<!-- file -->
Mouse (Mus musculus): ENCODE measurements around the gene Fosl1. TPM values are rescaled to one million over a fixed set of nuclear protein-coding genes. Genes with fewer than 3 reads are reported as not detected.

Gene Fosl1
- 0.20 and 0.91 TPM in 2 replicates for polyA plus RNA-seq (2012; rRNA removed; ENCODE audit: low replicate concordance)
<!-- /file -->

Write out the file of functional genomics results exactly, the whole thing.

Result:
Mouse (Mus musculus): ENCODE measurements around the gene Fosl1. TPM values are rescaled to one million over a fixed set of nuclear protein-coding genes. Genes with fewer than 3 reads are reported as not detected.

Gene Fosl1
- 0.20 and 0.91 TPM in 2 replicates for polyA plus RNA-seq (2012; rRNA removed; ENCODE audit: low replicate concordance)